This week my blog is being taken over once again, this time with my permission however. Luckily Odin hasn’t figured out how to break my new security yet. A good friend of mine that goes by September C. Fawkes is currently hosting an awesome giveaway and promoting her writing tips blog via a blog tour. I first stumbled upon her greatness as a result of searching the web for writing tips in relation to the anime Trigun. In my opinion she has some of the best writing tips I have ever had the pleasure of reading.
Sometimes September C. Fawkes scares people with her enthusiasm for writing and reading. People may say she needs to get a social life. It’d be easier if her fictional one wasn’t so interesting. September C. Fawkes graduated with an English degree with honors from Dixie State University, where she was the managing editor of The Southern Quill literary journal and had the pleasure of writing her thesis on Harry Potter. Today she works for a New York Times best-selling author, is penning a novel, and sharing writing tips on her blog
Don’t just take my word for it. Check out her writing tips for yourself. Here is one that relates to the popular anime Dragonball Z:
Skyscraping the Cost of Victory
Fish out of Water
This technique isn’t new, but I had to bring it up because of just how well Dragon Ball Z handles it.
The idea is to create your character with his strengths and weaknesses and then plop him into a situation way out of his element. This can create comedy or (you guessed it) ramp up tension.
Vegeta’s defining characteristic is pride. He’s a prince, a fighter, and he views himself as a superior person. Vegeta’s view of himself is what’s most important to him. He wouldn’t tell us that, but it’s true.
So what does the writer do? Put him in situations where his self-respect is at stake, where Vegeta has to choose between his pride and saving himself, his pride and saving the world. And there are instances where he picks his pride and instances where he sacrifices it. So sometimes, we’re not sure what’s he’ll do (and that adds more tension).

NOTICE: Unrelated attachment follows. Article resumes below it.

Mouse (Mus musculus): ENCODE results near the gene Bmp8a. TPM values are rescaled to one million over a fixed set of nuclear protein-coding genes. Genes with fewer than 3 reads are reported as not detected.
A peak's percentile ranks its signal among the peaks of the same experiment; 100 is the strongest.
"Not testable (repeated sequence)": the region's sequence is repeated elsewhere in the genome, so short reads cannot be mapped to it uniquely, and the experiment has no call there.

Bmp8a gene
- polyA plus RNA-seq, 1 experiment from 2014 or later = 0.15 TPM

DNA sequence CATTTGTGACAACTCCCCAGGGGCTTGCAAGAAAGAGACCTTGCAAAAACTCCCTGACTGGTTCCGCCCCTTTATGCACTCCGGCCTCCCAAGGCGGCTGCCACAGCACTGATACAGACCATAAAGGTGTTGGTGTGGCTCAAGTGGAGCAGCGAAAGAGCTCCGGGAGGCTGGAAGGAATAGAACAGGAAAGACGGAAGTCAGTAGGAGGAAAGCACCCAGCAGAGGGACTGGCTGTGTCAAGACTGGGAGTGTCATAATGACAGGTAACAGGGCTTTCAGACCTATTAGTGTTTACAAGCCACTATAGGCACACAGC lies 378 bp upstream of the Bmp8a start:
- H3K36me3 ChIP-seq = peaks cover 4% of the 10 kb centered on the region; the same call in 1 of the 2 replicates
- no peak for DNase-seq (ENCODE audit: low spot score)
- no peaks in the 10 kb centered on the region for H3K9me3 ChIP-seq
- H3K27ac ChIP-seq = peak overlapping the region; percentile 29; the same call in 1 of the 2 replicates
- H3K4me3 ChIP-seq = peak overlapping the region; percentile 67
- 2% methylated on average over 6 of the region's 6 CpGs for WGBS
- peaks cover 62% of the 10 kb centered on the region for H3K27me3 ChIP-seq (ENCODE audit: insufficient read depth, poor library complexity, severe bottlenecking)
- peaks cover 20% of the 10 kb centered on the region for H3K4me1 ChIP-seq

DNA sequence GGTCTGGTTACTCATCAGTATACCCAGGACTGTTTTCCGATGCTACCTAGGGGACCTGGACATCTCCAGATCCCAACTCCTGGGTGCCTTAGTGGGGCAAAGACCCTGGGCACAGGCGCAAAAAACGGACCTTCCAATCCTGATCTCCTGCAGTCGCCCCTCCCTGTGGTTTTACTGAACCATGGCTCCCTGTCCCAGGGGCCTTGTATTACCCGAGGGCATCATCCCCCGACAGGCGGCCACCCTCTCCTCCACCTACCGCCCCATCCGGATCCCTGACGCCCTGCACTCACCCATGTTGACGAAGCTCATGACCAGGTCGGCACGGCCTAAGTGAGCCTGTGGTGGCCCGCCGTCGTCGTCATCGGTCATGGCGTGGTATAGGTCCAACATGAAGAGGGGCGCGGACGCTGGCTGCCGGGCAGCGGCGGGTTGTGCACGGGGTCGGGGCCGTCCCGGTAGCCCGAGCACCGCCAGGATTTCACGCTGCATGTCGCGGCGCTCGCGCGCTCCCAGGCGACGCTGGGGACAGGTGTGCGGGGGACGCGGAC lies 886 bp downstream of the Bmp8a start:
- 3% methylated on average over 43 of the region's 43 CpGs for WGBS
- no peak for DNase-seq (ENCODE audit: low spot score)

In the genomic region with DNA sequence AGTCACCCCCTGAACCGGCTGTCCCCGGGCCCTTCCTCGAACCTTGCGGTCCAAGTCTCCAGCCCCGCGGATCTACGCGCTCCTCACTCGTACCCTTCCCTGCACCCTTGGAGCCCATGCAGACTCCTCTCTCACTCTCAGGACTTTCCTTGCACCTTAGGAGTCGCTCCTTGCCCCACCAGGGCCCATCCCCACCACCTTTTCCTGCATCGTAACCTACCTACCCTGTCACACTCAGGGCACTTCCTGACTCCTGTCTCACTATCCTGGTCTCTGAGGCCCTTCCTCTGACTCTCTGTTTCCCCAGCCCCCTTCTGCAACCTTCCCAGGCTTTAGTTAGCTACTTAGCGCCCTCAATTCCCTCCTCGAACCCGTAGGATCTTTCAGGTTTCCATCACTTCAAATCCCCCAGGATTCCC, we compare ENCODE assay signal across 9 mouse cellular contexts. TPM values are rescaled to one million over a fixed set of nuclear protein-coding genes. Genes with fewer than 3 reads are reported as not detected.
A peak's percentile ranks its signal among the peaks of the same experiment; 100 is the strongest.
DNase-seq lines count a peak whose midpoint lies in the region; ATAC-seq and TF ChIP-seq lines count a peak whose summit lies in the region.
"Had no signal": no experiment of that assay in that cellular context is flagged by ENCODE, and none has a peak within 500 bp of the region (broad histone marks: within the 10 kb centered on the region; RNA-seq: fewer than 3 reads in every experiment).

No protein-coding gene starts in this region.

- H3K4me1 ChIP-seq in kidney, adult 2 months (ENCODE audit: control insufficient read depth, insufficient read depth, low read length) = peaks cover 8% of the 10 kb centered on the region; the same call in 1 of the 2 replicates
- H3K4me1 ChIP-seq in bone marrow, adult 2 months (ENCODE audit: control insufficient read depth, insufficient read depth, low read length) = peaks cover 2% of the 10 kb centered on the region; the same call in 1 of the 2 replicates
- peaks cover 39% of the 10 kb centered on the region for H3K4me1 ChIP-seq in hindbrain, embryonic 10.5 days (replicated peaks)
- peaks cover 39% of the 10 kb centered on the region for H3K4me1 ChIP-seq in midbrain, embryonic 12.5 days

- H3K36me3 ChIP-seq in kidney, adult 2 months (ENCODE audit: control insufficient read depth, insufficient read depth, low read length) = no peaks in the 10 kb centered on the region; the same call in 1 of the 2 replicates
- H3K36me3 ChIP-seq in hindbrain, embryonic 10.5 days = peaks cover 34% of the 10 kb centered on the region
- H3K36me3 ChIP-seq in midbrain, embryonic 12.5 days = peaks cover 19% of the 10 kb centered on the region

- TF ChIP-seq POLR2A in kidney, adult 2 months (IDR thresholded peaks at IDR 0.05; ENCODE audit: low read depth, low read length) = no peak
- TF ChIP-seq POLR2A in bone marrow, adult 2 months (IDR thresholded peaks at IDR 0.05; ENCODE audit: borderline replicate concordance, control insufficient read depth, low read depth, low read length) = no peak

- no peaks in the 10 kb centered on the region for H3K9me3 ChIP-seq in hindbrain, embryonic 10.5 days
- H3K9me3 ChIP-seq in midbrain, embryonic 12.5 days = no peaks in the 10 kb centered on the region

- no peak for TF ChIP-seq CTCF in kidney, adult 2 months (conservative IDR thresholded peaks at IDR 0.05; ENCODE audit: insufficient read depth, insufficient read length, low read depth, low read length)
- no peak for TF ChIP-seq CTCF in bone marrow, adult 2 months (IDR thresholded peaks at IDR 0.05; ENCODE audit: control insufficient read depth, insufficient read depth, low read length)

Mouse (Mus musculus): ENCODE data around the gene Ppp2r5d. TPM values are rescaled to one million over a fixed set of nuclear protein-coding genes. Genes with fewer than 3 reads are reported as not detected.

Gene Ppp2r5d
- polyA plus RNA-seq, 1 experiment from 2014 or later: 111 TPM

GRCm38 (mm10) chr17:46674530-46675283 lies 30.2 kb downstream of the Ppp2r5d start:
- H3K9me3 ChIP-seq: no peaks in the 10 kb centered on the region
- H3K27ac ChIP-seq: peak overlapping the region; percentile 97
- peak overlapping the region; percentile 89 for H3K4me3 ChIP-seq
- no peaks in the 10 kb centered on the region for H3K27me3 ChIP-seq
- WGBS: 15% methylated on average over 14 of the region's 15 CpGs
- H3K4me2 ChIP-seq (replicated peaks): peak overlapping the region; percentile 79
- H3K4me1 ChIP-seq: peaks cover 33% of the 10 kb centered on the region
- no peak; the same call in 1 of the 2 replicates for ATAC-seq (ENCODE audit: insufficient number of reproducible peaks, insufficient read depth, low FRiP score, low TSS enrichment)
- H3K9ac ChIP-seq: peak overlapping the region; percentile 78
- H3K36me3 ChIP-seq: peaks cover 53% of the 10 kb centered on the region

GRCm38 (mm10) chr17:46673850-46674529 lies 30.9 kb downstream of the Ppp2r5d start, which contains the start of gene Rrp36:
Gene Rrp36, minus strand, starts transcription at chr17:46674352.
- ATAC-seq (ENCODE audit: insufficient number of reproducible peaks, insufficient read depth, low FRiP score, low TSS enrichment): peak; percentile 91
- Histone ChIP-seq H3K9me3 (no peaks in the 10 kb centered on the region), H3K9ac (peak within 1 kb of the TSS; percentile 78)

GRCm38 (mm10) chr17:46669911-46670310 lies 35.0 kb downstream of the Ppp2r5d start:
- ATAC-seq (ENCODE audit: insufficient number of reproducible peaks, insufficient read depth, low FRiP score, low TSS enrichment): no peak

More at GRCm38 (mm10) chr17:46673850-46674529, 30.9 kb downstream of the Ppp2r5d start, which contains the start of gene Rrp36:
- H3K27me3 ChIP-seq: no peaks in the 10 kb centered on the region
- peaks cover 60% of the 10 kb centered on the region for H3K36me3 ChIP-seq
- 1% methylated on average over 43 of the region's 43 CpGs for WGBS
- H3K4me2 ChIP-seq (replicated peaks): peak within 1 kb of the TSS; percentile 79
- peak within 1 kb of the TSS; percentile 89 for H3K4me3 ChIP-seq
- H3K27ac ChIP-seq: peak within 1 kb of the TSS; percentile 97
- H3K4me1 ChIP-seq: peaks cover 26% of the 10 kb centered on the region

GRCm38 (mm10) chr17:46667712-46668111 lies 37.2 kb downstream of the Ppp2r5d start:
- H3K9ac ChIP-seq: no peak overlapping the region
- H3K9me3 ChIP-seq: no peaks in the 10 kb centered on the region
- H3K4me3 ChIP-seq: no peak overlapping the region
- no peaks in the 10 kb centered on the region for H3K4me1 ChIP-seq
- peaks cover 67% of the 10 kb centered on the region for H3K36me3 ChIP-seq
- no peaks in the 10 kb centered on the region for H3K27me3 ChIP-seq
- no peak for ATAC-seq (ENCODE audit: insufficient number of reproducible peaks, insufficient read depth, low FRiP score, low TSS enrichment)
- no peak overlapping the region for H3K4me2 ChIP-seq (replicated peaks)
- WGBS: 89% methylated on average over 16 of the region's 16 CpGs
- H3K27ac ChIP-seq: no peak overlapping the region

It’s hard to adequately explain Vegeta’s pride if you haven’t seen the series. He’s not a prideful idiot. He’s a prideful genius. Pride and honor is what he lives for. At times it’s more important than his own life and the life of his family. Imagine that for a second.
Then the writer makes Vegeta face humiliating situations. Here’s just a handful of examples. As the series progresses, they go from bad to worse.
-A low-class saiyan, Goku, whose an idiot and supposed to have a low power level and is everything Vegeta despises, becomes more powerful than Vegeta. (creates tension)
-Then, Vegeta has to team-up and work together with Goku. (creates tension)
-With nothing but the clothes on his back, Vegeta has to live under the mercy of Bulma (though he’d never admit he was at her mercy), and therefore gets stuck wearing hideous clothing like this. (comedy)
-Vegeta’s own son becomes more powerful than him. (creates tension)
-Goku’s 11-year-old son becomes more powerful than Vegeta. (creates tension)
-Vegeta has to sacrifice himself to save the world from Fat Buu–the most embarrassing villain to lose to, because Buu is a pink tub of lard that acts like a little kid obsessed with candy, and, he’s stupid. He’s not even smart or sophisticated like the other super-villains Frieza and Cell. And this, this is the creature the Prince of all Saiyan has to succumb to?
|I mean, look at him. If loosing to that guy out of all villains doesn’t hurt your pride, nothing will.|
-Later in the series, the technique of fusion–two people joining to become one super-powerful being–is introduced. In order to have a fighting chance against a villain, Goku, that idiotic embarrassment of a Saiyan, needs to fuse with someone, and gets stuck with Vegeta. Vegeta is so prideful, he would never want to fuse with anyone in a million years, but the worst person to fuse with would be Goku. Their rivalry goes back years.
-On another occasion when Goku and Vegeta need to fuse, they have to do this ridiculous dance that’s “like a cross between traditional fighting stance and water ballet”. Vegeta of course resists (“You’re insane! I’m not posing like that! We’re warriors. Not ballerinas!”). It’s another stab to the heart of his identity.
-But perhaps the most painfully humiliating moment is when Vegeta has to dance and sing to calm down the God of Destruction, Bills, so he doesn’t destroy Earth. Let me tell you, as a viewer you want to laugh and look away from your t.v. screen at the same time because you vicariously feel Vegeta’s humiliation so powerfully; it’s like your own dignity is shattering while you watch.
If you need more comedy or tension, try using the plotting tool in your story.
You can get more writing tips from Dragon Ball Z in her “Writing Lessons from DBZ” series here.
Jake Jeffries and September C. Fawkes